WASHINGTON — Retailers are bracing for another financial hit to payroll costs and profits as the last increase in the federal minimum wage rate takes effect today, while advocates maintain it will serve as a big boost to the livelihood of workers, the economy and businesses.
This story first appeared in the July 24, 2009 issue of WWD. Subscribe Today.
The hourly wage rate will increase to $7.25 from $6.55, the third increase in two years, stemming from legislation enacted in 2007. The change will give a boost to workers in 30 states, Washington, D.C., and Puerto Rico, where the state wage rate is currently lower.
Facing mounting bankruptcies and consolidations due to the recession, many retailers, particularly in the teen retail segment, will feel the spike in wage pressure with the increase.
“Heading into the third and final step, especially in this economy, I think there is a little more concern in the broader business community that this will bring additional wage pressure for companies that are working hard to protect the jobs they have,” said Mark Warren, vice president for tax policy at the Retail Industry Leaders Association, which includes such companies as Wal-Mart Stores Inc. and Target Corp. “So that certainly gives us some pause.”
Rob Green, vice president of government and political affairs at the NRF, which includes such chains as Macy’s Inc. and J.C. Penney Co. Inc., said the impact will vary depending on the size and location of a retailer.
“The record shows that labor-intensive industries such as retailers, restaurants and other small businesses are disproportionately impacted by minimum wage increases,” said Green.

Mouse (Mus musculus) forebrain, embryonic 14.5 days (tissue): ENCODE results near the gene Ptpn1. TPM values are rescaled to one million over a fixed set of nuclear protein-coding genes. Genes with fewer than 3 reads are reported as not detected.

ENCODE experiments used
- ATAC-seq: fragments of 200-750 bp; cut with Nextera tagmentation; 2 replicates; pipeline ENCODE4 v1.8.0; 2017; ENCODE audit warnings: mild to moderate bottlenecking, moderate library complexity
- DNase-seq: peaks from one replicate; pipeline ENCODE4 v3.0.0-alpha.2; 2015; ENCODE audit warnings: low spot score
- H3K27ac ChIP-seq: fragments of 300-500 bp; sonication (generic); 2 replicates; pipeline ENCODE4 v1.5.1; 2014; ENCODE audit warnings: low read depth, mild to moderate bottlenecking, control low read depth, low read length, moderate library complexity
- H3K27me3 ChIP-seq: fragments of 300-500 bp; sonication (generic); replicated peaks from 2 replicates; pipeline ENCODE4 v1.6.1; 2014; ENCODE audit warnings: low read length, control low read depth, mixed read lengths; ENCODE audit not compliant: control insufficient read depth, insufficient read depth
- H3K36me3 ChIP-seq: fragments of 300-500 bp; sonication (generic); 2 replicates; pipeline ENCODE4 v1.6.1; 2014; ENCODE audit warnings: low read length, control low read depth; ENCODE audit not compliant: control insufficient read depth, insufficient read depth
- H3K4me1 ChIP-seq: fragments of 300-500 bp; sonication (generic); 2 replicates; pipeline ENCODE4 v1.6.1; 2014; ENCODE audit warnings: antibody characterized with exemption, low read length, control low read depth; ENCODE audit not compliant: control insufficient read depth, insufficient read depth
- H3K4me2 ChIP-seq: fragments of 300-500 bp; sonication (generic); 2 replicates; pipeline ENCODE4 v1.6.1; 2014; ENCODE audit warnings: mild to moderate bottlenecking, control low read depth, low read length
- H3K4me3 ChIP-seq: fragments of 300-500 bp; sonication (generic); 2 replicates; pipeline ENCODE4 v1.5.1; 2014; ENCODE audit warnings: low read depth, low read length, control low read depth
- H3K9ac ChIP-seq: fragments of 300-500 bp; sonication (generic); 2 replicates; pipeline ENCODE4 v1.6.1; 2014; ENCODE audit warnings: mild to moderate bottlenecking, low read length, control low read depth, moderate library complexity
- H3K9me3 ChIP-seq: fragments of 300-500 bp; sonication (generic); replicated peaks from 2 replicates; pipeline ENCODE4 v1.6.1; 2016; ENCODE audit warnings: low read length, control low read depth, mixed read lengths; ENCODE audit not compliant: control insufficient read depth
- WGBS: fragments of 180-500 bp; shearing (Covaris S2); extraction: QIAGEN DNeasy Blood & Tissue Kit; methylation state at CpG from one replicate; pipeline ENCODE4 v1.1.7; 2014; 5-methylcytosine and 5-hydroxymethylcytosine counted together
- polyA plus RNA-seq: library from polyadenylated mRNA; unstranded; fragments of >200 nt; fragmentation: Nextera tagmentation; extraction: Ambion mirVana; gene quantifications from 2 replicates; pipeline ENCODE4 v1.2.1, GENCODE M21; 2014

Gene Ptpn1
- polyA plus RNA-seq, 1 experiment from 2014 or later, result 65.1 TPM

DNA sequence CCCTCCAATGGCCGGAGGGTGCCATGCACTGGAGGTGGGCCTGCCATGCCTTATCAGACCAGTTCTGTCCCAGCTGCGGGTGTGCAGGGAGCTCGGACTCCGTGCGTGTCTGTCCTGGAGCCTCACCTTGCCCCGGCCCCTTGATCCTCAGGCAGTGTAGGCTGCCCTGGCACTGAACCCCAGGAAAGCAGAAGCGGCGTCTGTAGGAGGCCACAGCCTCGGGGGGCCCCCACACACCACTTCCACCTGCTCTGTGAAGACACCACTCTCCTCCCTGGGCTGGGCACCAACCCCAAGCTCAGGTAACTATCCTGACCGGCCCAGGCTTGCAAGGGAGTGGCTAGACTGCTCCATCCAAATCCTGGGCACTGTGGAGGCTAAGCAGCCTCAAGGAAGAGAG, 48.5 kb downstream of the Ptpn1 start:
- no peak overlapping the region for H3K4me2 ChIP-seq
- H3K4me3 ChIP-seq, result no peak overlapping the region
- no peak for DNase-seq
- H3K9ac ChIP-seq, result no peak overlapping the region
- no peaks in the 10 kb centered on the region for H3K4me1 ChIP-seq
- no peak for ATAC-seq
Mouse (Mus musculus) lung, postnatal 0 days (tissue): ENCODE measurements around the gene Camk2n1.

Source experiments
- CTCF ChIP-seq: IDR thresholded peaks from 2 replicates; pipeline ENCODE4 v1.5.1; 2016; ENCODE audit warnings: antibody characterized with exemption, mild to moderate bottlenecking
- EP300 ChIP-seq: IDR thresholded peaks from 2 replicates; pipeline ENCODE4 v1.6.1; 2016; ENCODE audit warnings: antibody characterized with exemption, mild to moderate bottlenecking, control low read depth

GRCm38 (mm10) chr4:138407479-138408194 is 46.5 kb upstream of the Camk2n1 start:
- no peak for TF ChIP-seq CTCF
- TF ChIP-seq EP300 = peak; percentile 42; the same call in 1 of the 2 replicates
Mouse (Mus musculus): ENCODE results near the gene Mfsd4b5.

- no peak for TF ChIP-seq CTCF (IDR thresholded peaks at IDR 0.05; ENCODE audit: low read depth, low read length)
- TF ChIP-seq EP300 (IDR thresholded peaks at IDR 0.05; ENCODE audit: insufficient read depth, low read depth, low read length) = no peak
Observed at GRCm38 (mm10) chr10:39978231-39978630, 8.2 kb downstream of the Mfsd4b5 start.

Rep. George Miller (D., Calif.), chairman of the House Education & Labor Committee, on a call with reporters, dismissed the argument many in the business community have raised that a minimum wage increase will lead to a decline in hiring.
“The evidence just isn’t solid,” Miller said. “The fact is an increase in the minimum wage will put more money into workers’ pockets and that worker will put more money into the economy with the spending he does. We hear that argument year after year and there are many studies that refute those statements.”
Labor Secretary Hilda Solis, also on the same call, cited a study conducted by the Economic Policy Institute, a nonpartisan think tank, that estimated an increase in the wage rate would generate $5.5 billion in consumer spending over the next year.
She also said her agency will hire an additional 250 wage and hour inspectors, bringing the total to roughly 900, to police minimum wage and overtime violations across the country. The agency collected $82 million in back wages owed to 107,000 workers in the first half of the year and plans to step up enforcement with the new investigators, Solis said.
“This will give us an opportunity to do more targeted enforcement,” said Solis. “Hopefully, we can work with those employers to prevent those kinds of abuses.”